You've got 10 minutes with Einstein. What do you talk about? Black holes? Time travel?
Why not gambling? The Art of War? Contemporary parenting?
Each week, host Jason Gots surprises some of the world's brightest minds with ideas they're not at all prepared to discuss. Join us and special guests Neil Gaiman, Alan Alda, Salman Rushdie, Margaret Atwood, Richard Dawkins, Maria Popova, Mary-Louise Parker, Neil deGrasse Tyson and many more...
private hate, public love, and everything in between – with Jeffrey Israel
Picking up the thread of a conversation they started two decades ago in Jerusalem, with some help from Lenny Bruce, philosopher Martha Nussbaum, and other influences along the way, host Jason Gots and Williams College professor Jeffrey Israel go deep on private grievances, public life, and where the two overlap.
A Rabbi, a Priest, and an Imam walk into a bar. No, wait. Imams don't drink. Most rabbis don't drink much either, come to think of it. Priests drink—at least in the movies—but mostly not in bars . . .
So maybe nobody walks into a bar? How, when, and where are we all supposed to figure out how to get along?
My guest today, who also happens to be an old, good friend of mine, has an answer, or several. He's Jeffrey Israel—a professor of Religion at Williams College and the author of a new book Living with Hate in American Politics and Religion. He argues that pluralistic societies like the United States need two uneasy siblings: a strong political will to recognize and protect our common humanity and also "play spaces" where we can give rein to the difficult feelings- anger, resentment, even hate- that can't be erased by politics, a Beatles song, or just by wishing them away.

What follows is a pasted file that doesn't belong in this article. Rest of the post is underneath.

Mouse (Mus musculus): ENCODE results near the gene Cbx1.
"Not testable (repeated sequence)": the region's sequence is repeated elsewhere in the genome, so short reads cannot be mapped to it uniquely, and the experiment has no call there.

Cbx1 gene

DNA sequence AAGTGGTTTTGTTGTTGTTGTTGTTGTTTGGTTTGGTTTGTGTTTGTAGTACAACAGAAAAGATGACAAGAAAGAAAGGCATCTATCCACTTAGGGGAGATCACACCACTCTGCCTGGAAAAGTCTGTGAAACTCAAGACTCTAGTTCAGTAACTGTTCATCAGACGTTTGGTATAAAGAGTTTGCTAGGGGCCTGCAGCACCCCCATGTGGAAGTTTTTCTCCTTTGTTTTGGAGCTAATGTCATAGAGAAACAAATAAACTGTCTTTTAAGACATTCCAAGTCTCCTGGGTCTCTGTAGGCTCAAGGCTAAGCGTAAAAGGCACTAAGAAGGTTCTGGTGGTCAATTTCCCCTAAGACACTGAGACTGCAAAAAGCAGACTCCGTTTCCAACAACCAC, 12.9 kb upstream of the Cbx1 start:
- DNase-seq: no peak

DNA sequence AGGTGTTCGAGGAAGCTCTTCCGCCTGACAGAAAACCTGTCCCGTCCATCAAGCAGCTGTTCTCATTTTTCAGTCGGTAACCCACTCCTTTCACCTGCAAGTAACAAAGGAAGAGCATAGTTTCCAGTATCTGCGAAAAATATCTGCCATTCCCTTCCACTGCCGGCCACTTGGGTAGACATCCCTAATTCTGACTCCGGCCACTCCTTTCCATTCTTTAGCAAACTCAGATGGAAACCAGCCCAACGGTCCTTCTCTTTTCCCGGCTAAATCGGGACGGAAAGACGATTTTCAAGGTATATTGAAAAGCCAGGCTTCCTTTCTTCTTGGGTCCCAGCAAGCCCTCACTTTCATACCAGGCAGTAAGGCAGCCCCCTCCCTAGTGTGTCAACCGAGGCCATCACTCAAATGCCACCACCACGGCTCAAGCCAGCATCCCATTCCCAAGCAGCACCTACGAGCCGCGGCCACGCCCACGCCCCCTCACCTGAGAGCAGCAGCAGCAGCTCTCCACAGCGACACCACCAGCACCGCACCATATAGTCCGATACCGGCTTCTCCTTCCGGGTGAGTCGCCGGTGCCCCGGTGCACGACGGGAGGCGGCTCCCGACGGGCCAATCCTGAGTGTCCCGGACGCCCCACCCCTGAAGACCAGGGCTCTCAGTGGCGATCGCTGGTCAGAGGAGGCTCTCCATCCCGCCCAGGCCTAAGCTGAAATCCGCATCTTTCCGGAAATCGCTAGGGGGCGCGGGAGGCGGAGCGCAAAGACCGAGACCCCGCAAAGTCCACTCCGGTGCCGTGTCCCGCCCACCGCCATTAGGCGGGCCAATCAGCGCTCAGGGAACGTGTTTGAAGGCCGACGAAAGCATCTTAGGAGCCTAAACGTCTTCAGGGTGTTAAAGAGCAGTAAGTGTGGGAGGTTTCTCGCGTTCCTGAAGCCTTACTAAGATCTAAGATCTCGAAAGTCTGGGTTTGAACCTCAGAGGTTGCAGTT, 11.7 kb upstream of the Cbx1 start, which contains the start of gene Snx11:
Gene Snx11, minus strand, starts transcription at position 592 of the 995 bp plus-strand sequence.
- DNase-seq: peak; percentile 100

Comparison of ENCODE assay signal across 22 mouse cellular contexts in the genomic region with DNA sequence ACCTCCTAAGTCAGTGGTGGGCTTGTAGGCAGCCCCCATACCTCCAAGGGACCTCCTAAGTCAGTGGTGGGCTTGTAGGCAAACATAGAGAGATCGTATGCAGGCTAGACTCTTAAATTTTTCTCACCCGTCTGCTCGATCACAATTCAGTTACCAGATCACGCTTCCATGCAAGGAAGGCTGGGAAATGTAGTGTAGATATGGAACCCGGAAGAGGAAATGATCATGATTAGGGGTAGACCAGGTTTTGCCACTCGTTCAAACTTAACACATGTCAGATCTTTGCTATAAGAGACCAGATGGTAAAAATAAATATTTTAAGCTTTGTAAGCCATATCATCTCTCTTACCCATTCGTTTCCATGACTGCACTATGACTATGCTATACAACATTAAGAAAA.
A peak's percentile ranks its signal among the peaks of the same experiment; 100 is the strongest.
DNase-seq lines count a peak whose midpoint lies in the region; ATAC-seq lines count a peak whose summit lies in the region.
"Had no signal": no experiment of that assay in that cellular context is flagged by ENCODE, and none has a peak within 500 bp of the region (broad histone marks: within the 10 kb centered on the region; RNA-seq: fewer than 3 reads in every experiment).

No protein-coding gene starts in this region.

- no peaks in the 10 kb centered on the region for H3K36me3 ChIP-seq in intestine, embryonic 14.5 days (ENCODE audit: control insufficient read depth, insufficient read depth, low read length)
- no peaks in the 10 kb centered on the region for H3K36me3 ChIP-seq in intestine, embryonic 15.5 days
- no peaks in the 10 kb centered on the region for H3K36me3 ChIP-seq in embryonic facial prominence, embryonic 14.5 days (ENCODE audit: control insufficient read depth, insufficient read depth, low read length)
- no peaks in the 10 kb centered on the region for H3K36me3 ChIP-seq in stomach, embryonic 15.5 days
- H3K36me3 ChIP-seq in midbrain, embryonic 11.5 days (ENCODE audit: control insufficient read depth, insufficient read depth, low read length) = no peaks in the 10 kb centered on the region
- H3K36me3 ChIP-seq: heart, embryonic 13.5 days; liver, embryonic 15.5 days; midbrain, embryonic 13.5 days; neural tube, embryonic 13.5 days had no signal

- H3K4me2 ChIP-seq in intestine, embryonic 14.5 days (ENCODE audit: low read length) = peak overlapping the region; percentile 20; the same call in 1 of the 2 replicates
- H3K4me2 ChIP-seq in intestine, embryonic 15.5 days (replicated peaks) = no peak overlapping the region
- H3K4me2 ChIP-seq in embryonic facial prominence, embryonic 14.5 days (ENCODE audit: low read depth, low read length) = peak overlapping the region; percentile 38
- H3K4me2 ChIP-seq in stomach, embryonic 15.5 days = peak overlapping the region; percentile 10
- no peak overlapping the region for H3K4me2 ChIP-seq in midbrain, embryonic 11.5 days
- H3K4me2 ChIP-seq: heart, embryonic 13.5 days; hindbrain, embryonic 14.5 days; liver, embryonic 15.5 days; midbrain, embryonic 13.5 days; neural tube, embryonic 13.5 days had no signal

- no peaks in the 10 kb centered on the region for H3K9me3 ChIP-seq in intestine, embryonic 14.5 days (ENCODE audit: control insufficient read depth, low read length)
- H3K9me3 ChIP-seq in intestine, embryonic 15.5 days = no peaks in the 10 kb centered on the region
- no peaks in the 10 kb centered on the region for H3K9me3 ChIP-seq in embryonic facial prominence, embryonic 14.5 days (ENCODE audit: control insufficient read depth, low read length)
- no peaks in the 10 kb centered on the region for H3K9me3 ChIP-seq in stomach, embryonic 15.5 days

In his generous and provocative book, Jeff mines Jewish-American humor from Lenny Bruce, Philip Roth, and the sitcom All in the Family for models of rough and reflective play. Spike Lee's film Do The Right Thing gets a well-deserved star turn, too.
And for a civics that can protect human dignity while making space for all the nastiness and alienation we have no choice but to live with, He looks to philosopher Martha Nussbaum, among others.
It's a difficult conversation for an imperfect and imperfectable world, and the stakes couldn't be higher. So Jeff makes a bold case and invites us all to the table —rabbi, priest, Imam, and the rest us who don't fit into easy categories—to hash it out.
Surprise conversation starters in this episode:
Image ownership and copyright law are huge considerations for anyone producing digital content these days. Scopio offers hundreds of royalty-free images for use anywhere for any purpose.
Playwright and novelist Deborah Levy on chaos and order in creative work. Also: marvelous digressions on the caterpillar and the octopus.
Having helped transform how creative work is financed, Yancey Strickler has moved on from Kickstarter, the company he co-founded toward a kind of values reset that moves us away from a narrow, unsustainable, inhumane obsession with profit at all costs.
Following the Booker shortlisting of her novel 10 Minutes, 38 Seconds in This Strange World, British-Turkish author and activist Elif Shafak returns to Think Again to talk about forgotten lives, the nature of evil, and what we mean by progress.
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